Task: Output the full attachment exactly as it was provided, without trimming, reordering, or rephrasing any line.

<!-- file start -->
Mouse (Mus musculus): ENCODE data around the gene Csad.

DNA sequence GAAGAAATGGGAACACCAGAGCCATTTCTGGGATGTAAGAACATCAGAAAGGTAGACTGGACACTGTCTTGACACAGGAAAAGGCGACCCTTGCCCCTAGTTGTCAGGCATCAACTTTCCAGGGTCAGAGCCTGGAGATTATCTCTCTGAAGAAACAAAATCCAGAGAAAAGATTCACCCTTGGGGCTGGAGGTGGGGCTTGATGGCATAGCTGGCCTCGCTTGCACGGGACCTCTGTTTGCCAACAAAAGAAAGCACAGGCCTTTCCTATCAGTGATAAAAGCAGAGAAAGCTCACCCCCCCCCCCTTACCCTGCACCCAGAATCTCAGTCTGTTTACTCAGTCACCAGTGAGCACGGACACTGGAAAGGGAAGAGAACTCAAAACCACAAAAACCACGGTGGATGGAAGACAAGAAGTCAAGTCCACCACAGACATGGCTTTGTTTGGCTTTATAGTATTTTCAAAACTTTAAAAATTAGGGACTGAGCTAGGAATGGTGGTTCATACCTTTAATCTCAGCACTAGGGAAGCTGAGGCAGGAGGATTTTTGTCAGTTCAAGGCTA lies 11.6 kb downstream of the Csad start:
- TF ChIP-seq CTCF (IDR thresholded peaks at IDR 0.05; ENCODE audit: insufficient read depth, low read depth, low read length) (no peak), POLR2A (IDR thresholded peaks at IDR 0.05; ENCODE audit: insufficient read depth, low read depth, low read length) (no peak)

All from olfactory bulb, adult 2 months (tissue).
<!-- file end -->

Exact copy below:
Mouse (Mus musculus): ENCODE data around the gene Csad.

DNA sequence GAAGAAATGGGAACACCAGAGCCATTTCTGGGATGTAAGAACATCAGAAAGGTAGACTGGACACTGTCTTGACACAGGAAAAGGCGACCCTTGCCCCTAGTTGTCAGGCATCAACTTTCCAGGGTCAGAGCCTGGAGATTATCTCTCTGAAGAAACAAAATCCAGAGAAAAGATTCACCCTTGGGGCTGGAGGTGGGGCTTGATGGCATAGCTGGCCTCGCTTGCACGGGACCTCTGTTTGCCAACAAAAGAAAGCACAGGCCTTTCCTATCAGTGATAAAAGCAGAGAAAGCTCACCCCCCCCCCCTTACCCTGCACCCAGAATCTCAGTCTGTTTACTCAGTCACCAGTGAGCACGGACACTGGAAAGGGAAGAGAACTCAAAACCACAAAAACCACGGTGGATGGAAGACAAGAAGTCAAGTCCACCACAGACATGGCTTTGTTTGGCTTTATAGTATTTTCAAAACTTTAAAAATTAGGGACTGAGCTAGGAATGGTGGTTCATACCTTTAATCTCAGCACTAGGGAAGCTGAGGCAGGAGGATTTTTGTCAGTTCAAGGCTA lies 11.6 kb downstream of the Csad start:
- TF ChIP-seq CTCF (IDR thresholded peaks at IDR 0.05; ENCODE audit: insufficient read depth, low read depth, low read length) (no peak), POLR2A (IDR thresholded peaks at IDR 0.05; ENCODE audit: insufficient read depth, low read depth, low read length) (no peak)

All from olfactory bulb, adult 2 months (tissue).